Review: The 450s – The 450s
Louder Than Loud Records (November 19th 2021)
Reviewer: Chris O’Connor
Cards on the table time, I am a HUGE fan of The Rods, so as soon as I knew drummer Carl Canedy was involved with this unruly mob, I begged Da Ed to be allowed to review this. Now, The 450s are nothing like The Rods, they are though, a hard as nails f*** off bunch of like-minded misfits in their own right, whose collective vision has resulted in this gloriously ragged debut, that hits with the force of a charging rhino (or similar … but you get the gist!).
The band: Rhett (vocals), James Jacobs (guitar), Robert Jacobs (bass), Ryan Sambrook (keyboards), and the aforementioned Mr Canedy (drums), immediately came to the attention of legendary producer Jack Douglas (Cheap Trick, Patti Smith, Aerosmith, John Lennon, Alice Copper, Supertramp, Clutch … and so many others), who became involved as he wanted to mix the album, as did Chris Collier (Whitesnake, Prong, Lita Ford, Korn etc), who also helped produce and mix this outing – needless to say, the end result sounds fantastic!
What do The 450s actually sound like? That’s a hard one to answer. I can hear hints of everything from Alice Cooper, Aerosmith, Corrosion Of Conformity, through to Blue Oyster Cult, Humble Pie, and (strangely enough) The Cure! It’s a genuinely organic sounding album, very roots-y and natural, it sounds as if it was recorded entirely through analogue recording gear – which I’m pretty sure was the intent anyway.
Vocalist Brett is a genuine star, his voice twisting and turning from song to song, sometimes cold and cruel, sometimes haunted and frightened, sometimes raging and defiant – it’s almost as if he ‘putting on and off masks’ – almost creating different ‘characters’ to suit each number – it will be interesting to see how this translates in the live environment.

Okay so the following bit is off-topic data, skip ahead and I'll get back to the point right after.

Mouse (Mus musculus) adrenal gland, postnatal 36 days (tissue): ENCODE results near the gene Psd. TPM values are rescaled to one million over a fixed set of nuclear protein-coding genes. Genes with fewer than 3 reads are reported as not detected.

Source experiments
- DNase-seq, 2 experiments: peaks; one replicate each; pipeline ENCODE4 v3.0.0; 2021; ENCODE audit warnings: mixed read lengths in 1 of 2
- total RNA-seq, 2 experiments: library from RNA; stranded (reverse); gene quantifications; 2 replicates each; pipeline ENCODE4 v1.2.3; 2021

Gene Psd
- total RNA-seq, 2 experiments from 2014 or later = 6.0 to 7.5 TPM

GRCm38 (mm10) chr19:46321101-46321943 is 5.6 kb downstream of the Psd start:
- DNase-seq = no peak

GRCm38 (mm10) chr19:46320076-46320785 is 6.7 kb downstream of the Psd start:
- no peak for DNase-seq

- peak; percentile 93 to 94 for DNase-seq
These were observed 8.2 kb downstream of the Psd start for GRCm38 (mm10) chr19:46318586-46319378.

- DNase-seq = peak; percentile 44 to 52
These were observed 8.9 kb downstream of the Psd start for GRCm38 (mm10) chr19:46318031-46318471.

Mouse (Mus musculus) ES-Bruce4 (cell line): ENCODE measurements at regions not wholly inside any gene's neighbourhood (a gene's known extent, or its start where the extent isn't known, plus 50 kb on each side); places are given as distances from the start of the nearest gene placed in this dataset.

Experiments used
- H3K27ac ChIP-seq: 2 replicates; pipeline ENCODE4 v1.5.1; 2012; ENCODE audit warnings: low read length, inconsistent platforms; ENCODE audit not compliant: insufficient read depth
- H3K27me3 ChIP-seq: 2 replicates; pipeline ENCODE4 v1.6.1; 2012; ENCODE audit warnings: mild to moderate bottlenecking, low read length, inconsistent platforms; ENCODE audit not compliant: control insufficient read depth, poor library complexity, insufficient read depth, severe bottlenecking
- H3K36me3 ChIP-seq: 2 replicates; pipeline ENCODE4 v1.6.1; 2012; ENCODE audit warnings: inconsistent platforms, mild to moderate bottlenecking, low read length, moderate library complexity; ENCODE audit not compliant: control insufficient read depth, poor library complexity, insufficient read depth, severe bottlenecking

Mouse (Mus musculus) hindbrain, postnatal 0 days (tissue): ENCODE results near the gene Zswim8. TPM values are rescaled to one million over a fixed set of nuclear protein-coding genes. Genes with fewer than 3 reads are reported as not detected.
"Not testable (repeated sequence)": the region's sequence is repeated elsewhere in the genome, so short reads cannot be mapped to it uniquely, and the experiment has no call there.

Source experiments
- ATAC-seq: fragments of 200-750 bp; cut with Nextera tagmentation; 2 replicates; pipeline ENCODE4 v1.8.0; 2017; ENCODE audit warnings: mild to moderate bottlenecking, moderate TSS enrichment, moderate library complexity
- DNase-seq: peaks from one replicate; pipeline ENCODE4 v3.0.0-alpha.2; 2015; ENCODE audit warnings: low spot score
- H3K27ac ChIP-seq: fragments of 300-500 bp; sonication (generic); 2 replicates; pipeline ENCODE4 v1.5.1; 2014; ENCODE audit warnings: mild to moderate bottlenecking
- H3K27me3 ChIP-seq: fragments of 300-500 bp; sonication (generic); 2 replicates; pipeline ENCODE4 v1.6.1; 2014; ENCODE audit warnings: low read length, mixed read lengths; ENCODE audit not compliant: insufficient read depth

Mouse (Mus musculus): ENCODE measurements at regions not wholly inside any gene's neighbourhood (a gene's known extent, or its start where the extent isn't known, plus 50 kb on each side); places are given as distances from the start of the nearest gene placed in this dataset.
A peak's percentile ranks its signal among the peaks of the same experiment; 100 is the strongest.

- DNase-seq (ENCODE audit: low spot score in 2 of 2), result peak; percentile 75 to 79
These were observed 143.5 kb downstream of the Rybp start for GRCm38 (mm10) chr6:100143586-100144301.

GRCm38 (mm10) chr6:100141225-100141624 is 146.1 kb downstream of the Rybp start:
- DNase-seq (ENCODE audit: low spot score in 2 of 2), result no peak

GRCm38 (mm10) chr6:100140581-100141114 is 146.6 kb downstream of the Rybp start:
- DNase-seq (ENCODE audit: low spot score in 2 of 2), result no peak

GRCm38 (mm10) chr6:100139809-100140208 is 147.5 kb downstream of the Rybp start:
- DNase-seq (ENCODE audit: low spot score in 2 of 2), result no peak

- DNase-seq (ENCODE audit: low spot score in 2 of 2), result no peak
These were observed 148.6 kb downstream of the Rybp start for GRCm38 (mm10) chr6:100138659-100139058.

By their own admission, lyrically the band are unafraid to delve into the heart of darkness, which is amply proven by the single ‘Flowers For Columbine’ – and you don’t need to be a MENSA candidate to understand what the song is all about. Songs like ‘Lust And Denial’ and the scorching ‘When God Won’t Forgive You’ are equally uncompromising, the band hitting home with powerful lyrics time after time.
The 450s are not a band you can easily pigeonhole – which is a pretty are thing I think a chunk of that uniqueness is down to Ryan Sambrook’s keyboards, which elevate the band above the pure guitar driven norm, he adds layers of light and shade that otherwise would have rendered the sound less powerful. The brothers Jacob (yes they are blood brothers) can be justifiably proud of their new band, as The 450s really do have something special going on! Now how about some UK dates alongside The Rods please?